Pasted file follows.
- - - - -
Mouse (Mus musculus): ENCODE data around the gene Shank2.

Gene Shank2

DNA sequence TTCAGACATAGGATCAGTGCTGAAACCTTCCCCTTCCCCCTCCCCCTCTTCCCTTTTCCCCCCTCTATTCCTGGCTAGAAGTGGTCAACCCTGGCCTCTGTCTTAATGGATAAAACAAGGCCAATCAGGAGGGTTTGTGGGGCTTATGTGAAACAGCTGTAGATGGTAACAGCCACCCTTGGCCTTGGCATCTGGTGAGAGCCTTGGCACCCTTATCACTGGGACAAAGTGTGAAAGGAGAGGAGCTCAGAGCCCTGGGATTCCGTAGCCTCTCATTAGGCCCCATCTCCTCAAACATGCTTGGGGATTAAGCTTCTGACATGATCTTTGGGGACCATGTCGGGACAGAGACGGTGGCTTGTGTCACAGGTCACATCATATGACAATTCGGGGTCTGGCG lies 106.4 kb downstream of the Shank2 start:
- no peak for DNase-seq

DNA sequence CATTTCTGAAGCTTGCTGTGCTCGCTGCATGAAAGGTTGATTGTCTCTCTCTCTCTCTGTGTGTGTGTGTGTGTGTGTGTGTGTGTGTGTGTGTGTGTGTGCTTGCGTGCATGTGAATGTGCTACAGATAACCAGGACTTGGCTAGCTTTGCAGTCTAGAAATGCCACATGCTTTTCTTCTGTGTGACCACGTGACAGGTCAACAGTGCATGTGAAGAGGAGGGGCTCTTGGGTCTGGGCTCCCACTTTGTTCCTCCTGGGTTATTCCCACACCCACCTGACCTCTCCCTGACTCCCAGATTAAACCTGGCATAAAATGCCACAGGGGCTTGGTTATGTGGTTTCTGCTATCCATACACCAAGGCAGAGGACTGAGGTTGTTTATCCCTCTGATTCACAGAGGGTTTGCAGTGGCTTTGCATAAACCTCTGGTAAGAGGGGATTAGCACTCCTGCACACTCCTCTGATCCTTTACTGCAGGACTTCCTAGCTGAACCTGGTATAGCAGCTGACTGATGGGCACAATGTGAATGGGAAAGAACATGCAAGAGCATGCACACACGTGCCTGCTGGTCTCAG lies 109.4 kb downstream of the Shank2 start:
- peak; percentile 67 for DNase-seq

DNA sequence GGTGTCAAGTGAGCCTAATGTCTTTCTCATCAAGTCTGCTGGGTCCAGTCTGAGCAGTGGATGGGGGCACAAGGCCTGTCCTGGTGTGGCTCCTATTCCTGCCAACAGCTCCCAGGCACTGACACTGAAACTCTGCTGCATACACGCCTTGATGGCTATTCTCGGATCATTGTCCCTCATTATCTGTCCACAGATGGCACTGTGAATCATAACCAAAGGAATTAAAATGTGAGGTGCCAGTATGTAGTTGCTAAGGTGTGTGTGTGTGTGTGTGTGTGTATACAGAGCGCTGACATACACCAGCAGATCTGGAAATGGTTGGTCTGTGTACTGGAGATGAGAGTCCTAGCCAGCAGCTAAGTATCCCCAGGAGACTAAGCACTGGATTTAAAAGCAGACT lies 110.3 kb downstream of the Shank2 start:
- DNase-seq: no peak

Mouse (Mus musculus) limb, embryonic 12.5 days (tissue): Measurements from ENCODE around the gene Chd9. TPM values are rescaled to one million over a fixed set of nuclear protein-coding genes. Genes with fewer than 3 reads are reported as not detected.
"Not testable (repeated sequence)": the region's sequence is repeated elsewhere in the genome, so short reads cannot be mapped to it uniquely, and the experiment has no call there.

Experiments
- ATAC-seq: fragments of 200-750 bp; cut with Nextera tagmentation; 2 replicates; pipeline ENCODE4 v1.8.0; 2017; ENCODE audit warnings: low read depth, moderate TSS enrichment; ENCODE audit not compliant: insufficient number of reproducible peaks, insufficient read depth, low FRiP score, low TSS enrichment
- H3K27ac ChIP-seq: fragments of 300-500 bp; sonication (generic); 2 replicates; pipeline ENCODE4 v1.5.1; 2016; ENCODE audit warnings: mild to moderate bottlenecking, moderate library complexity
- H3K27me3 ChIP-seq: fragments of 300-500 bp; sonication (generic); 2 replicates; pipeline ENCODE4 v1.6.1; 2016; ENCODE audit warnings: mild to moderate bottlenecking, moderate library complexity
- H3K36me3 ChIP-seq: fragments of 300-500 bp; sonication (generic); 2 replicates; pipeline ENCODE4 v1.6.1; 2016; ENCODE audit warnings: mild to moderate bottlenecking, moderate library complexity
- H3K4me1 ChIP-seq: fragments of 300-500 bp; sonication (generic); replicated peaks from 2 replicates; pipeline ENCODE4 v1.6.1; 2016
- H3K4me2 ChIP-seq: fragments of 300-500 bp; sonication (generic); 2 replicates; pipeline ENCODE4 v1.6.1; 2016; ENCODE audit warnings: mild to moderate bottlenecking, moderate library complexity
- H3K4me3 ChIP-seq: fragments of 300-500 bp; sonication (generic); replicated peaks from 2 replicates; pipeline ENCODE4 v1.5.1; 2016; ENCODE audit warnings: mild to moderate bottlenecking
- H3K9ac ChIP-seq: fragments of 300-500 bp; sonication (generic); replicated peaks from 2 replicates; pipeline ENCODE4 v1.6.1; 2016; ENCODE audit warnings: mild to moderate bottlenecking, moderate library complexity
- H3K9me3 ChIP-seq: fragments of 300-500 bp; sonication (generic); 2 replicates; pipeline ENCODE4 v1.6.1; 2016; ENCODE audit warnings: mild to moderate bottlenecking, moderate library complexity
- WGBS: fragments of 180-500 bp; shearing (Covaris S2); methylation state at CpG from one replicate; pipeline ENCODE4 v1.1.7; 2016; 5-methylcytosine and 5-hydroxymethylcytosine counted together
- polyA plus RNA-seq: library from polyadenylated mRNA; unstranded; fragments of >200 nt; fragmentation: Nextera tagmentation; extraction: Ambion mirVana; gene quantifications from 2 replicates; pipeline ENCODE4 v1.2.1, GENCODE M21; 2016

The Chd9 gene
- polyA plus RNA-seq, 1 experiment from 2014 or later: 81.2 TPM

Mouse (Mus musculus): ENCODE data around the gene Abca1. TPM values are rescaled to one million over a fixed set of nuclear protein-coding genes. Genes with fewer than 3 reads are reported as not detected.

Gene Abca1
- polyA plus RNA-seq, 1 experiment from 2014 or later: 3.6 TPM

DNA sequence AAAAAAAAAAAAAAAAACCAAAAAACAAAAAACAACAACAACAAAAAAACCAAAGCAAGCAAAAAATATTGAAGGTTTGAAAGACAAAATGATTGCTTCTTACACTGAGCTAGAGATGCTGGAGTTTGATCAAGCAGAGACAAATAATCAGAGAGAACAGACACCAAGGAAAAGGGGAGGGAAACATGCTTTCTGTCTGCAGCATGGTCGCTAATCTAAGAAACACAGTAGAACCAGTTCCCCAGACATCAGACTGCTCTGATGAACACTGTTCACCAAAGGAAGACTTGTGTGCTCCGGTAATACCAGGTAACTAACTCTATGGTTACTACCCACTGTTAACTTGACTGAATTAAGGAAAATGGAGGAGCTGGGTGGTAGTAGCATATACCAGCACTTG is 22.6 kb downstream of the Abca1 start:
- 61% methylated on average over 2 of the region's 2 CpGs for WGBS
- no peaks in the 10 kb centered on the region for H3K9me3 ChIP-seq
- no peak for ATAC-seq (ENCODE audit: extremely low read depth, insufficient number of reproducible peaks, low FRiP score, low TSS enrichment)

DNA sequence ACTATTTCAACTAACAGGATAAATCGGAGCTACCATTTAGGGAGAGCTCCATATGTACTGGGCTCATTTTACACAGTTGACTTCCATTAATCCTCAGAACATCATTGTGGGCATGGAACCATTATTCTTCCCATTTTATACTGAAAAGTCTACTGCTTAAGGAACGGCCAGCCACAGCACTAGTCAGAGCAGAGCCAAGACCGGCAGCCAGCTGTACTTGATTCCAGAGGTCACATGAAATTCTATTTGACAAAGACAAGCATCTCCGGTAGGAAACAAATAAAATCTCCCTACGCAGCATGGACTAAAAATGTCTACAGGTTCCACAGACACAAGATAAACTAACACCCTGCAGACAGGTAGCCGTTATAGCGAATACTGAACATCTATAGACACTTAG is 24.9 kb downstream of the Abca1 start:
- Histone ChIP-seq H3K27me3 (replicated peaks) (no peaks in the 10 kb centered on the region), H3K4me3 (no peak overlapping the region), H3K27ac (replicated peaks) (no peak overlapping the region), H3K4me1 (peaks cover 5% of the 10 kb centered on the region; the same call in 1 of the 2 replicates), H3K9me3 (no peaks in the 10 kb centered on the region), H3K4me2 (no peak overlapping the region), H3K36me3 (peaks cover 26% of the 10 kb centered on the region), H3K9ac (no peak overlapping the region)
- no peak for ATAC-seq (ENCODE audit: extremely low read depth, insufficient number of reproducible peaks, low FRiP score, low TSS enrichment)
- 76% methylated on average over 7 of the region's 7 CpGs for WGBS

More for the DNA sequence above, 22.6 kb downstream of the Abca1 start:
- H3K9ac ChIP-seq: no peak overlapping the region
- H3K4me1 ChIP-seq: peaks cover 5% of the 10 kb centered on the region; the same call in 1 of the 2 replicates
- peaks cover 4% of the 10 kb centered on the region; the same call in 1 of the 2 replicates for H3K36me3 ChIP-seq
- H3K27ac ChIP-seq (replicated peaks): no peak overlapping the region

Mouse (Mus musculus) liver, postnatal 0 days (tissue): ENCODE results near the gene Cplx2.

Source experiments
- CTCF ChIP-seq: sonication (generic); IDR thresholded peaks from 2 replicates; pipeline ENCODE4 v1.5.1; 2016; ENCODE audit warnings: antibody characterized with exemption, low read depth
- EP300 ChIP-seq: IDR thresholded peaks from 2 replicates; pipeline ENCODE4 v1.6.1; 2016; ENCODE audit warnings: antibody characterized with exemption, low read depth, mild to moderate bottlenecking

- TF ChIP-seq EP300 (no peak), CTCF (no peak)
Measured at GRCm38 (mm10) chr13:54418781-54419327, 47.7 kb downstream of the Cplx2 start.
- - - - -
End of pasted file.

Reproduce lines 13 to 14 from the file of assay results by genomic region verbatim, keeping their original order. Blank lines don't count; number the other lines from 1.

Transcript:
- H3K27ac ChIP-seq: fragments of 300-500 bp; sonication (generic); 2 replicates; pipeline ENCODE4 v1.5.1; 2016; ENCODE audit warnings: mild to moderate bottlenecking, moderate library complexity
- H3K27me3 ChIP-seq: fragments of 300-500 bp; sonication (generic); 2 replicates; pipeline ENCODE4 v1.6.1; 2016; ENCODE audit warnings: mild to moderate bottlenecking, moderate library complexity